There’s a lot going on in the world of rideshare this week! Today, senior RSG contributor John Ince covers Uber’s potential stock sale, expansion in other countries, a lawsuit in South Africa that could affect pending lawsuits in the US, and more.
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Uber Backers Discuss Stock Sale to SoftBank, Others [Bloomberg]
Sum and Substance: Uber Technologies Inc. shareholders and its board, led by early backer Benchmark, have discussed selling some of their shares to SoftBank Group Corp. and other potential investors, people familiar with the matter said. The talks represent a major turning point for the company. It has amassed more than 500 investors who fought to own a piece of the world’s most-valuable startup. The fact that some of the earliest backers now want to reduce their stakes suggests the scandals and other troubles this year have taken a toll. The deal could include an injection of new money into the ride-hailing startup, the people said. They asked not to be identified discussing private deliberations. It’s unclear what valuation those shares would carry or how much may be sold. Any private share sale like this would need to be approved by San Francisco-based Uber’s board.
Uber’s former Chief Executive Officer Travis Kalanick, who remains on the board, didn’t learn about Benchmark’s effort to sell early shares until recently, two people familiar with the matter said. Kalanick has often opposed allowing early shareholders to sell their stakes, though the board has allowed occasional exceptions. Even though Benchmark led an investor revolt against Kalanick, at least three major shareholders said they were unaware of Benchmark’s effort to sell shares as of Friday morning, three people familiar with the matter said.
SoftBank, which recently launched a $93 billion technology fund, has no plans to invest in Uber, a person close to the Japanese company said. SoftBank has backed Uber’s primary rivals in India, Southeast Asia and China. Some of Uber’s investors would like to see the startup cut deals with overseas competitors — as it did with Didi Chuxing in China and Yandex NV in Russia. Grab, a leading ride-hailing startup in Asia, is raising as much as $2 billion from backers including SoftBank and Didi.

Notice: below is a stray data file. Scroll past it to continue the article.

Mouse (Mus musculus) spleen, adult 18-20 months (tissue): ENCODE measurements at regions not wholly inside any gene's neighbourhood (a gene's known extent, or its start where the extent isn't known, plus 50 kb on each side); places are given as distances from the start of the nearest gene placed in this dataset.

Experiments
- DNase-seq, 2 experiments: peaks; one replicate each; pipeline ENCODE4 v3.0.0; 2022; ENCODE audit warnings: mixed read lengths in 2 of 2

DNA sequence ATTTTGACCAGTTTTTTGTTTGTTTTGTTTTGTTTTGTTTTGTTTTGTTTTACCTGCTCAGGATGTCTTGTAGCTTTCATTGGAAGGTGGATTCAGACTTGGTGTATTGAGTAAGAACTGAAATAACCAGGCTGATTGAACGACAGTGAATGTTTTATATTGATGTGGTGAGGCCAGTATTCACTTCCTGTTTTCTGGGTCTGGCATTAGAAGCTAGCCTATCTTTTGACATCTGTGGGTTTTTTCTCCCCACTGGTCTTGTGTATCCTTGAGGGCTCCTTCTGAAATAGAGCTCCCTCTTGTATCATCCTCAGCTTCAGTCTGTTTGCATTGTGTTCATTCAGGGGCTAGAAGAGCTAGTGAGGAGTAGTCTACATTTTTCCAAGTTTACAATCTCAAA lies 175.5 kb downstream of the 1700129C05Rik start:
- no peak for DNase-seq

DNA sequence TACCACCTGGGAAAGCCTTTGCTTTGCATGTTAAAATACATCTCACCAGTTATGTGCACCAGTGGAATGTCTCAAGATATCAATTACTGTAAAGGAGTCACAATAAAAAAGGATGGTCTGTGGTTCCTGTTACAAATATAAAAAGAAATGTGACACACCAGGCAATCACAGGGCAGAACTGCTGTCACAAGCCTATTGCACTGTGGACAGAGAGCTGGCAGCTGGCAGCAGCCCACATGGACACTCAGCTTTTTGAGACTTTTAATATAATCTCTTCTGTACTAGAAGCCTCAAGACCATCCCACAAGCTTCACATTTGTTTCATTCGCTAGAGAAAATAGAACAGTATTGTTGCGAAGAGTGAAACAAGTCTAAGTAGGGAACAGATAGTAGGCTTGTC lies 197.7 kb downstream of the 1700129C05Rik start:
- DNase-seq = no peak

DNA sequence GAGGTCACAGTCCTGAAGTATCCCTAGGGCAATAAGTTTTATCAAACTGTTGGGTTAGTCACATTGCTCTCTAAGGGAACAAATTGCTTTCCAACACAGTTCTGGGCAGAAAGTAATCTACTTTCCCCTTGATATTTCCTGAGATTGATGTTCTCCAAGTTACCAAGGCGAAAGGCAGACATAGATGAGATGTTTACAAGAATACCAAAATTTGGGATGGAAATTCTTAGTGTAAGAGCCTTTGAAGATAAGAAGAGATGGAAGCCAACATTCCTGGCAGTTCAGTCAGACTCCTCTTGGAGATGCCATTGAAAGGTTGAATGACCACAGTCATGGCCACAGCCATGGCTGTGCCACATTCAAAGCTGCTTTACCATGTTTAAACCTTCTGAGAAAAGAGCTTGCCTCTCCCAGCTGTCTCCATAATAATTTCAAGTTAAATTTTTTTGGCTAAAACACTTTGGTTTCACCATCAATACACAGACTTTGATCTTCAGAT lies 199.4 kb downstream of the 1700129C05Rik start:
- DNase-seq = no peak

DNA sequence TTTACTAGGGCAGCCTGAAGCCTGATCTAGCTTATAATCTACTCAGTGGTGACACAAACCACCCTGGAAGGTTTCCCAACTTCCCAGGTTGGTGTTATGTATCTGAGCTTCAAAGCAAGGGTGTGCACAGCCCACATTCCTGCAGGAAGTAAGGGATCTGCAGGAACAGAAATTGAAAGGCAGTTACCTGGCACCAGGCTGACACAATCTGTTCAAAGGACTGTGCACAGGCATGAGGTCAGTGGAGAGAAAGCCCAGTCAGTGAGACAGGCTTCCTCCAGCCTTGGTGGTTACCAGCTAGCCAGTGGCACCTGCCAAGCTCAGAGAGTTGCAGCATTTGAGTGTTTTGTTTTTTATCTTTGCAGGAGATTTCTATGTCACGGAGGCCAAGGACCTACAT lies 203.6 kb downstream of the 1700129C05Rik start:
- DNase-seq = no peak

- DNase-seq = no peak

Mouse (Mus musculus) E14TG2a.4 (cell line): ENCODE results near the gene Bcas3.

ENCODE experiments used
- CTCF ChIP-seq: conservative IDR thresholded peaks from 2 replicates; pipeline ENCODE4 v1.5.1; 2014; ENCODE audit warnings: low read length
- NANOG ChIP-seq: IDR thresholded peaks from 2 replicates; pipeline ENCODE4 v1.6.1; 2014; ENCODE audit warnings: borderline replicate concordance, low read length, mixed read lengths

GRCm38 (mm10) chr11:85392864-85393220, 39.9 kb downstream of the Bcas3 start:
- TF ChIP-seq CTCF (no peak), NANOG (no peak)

Further complicating the situation: One of Uber’s major late-stage investors, the Saudi Public Investment Fund, is also the largest backer of SoftBank’s new tech fund. Uber, last valued at $69 billion, has faced a string of scandals so far this year. It lost its CEO and heads of business, policy and communications, engineering, and product. Former U.S. Attorney General Eric Holder concluded an investigation into the company’s culture that recommended replacing Uber’s 14 values and relying on a new leader to reform the company’s culture. The search continues for a new CEO, chief financial officer, chief operating officer, general counsel, and independent board chair. Two smaller, longtime Uber investors have also started asking larger investment funds to purchase their shares, said two other people familiar with the matter. These backers are concerned that a leadership vacuum and growing competition from Lyft Inc. will dent Uber’s value.
My Take: It was just a matter of time. Sooner or later some of Uber’s investors were going to start looking for buyers for what was once the most coveted stock in Silicon Valley. But times have changed. If early Uber investors can unload their share now or even a portion of them, then Uber will have been a win – a huge win.
From the beginning, almost nobody thought Uber would grow into a $69 billion company. Whether it’s still worth $69 billion is the question of the hour. If any of these sales pan out, then we’ll get a better idea of what Uber is worth today. If it’s significantly less than $69 billion, investors like Benchmark might only walk away with hundreds of millions instead of billions.
Meanwhile, drivers, did you hear about Uber’s latest gesture to drivers in the 180 days of change? It’s Tip Tip Hooray … Uber doubled all tips made on Tuesday, July 16.
Uber accepts minority role, merges with Russian ride-sharing company [Ars Technica]
Sum and Substance: Uber is merging its business in Russia with Yandex, a dominant player in the Internet business in that nation and Eastern Europe. The move is an unusual one for Uber, a company that doesn’t have a reputation for backing down against competitors. Still, Uber has become embroiled in internal controversy and litigation back home, and that has perhaps sapped some of the company’s desire to compete in Russia and several other Eastern European markets.